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Obama's been a much more effective communicator than he gives himself credit for

Last week, Michael Grunwald came out with a piece in Politico full of interesting reporting that purports to explain "the inside story of how a great communicator lost the narrative."

The idea that Barack Obama has suffered from some kind of major communication failure is felt deeply inside the White House, including by the president himself. Last week, Obama told Andrew Ross Sorkin that "if we had been able to more effectively communicate all the steps we had taken to the swing voter then we might have maintained a majority in the House or the Senate."

Which is strange, because it doesn't really seem to me that there's any failure here that needs to be explained or to have its inside story told. It's typical for an incumbent president's party to lose seats in the midterm elections. The economy was in dismal shape in the fall of 2010, and while the administration was doing what it could to improve the economy, they had also clearly spent a lot of time and energy on a longtime liberal hobbyhorse — giving health insurance to the uninsured — that had only a limited relevance to most people. No communications strategy was going to change that.

But today the economy is in better shape. Obama's approval rating is back above water and above-average for a president at this point in his term. And he's far more popular than other leading political figures from Paul Ryan to Donald Trump to Hillary Clinton. Obama is also very popular internationally.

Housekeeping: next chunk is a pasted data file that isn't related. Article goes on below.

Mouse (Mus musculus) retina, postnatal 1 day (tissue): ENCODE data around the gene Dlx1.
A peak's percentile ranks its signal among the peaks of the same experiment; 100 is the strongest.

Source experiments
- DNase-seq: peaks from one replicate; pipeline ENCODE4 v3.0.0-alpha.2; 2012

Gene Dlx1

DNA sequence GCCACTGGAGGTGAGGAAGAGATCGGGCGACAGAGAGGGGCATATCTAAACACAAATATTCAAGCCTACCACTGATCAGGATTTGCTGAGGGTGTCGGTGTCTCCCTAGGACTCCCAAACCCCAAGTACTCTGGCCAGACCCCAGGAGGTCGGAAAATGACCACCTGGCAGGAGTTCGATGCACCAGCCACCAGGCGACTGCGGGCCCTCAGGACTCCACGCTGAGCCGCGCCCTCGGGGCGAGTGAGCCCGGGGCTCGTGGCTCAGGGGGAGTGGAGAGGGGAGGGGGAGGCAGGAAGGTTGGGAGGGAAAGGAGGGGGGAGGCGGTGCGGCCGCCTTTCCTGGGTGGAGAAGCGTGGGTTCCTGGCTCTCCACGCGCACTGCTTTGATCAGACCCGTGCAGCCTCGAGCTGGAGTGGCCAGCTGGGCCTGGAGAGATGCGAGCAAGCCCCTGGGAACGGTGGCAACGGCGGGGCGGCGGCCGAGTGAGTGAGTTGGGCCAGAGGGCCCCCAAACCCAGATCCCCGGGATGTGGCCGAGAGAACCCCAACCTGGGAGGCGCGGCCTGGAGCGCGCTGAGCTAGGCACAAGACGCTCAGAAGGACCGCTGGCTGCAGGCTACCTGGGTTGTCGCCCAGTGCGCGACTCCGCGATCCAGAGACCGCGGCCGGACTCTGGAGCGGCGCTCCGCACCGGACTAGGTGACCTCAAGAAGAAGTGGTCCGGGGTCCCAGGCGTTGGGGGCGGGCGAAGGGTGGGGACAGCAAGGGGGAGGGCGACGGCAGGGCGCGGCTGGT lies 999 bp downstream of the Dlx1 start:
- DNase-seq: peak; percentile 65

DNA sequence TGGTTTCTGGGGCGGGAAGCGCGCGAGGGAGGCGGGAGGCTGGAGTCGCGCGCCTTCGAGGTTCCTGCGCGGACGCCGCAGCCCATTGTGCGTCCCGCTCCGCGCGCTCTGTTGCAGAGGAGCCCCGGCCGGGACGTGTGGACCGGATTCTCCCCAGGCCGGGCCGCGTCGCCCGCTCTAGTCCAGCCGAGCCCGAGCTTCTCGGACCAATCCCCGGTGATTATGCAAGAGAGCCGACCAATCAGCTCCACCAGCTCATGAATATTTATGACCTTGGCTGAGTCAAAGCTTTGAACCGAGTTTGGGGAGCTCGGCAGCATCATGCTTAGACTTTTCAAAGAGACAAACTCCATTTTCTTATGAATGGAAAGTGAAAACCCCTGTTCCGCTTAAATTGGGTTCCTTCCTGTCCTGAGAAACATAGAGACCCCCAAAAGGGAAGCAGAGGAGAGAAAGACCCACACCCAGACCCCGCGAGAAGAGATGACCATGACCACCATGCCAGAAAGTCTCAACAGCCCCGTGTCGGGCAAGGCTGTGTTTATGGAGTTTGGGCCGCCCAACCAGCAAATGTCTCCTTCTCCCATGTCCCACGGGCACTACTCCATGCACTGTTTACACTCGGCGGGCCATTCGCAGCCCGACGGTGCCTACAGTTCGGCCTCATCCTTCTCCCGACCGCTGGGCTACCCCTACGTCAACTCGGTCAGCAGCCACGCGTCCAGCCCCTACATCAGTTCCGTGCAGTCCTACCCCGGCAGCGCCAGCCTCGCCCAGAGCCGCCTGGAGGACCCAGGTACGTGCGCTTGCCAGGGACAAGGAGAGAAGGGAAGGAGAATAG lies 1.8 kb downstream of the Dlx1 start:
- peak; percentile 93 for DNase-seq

All of which is to say he's accomplished about what you would expect a solid communications effort to accomplish. Especially because, per that Sorkin article, Obama's self-assessment is actually reasonably harsh when he's not in defensive mood:

"I can probably tick off three or four common-sense things we could have done where we’d be growing a percentage or two faster each year," Obama said. "We could have brought down the unemployment rate lower, faster. We could have been lifting wages even faster than we did. And those things keep me up at night sometimes."

If I wrote a column arguing that Obama ought to spend his nights haunted by errors of political and policy judgment that have cost the economy hundreds of billions of dollars in lost growth, I think the White House press shop would think I was being a little unfair. But that's what Obama is saying!

Nonetheless, he's pretty well-liked and popular by the standards of polarized age. To an extent, however, that polarization is simply a bummer. Obama came into the White House, accomplished a large share of the things he set out to do, and left the country in better shape economically than he found it. In an early time, that might have been good enough to leave office overwhelmingly popular. These days, though, short of a 9/11-scale event that short circuits partisan politics, the simple fact that Obama stands on one side and millions of people stand on another puts a relatively shallow ceiling on how much acclaim he or anyone else can plausibly expect.

President Obama explains why he believes he is polarizing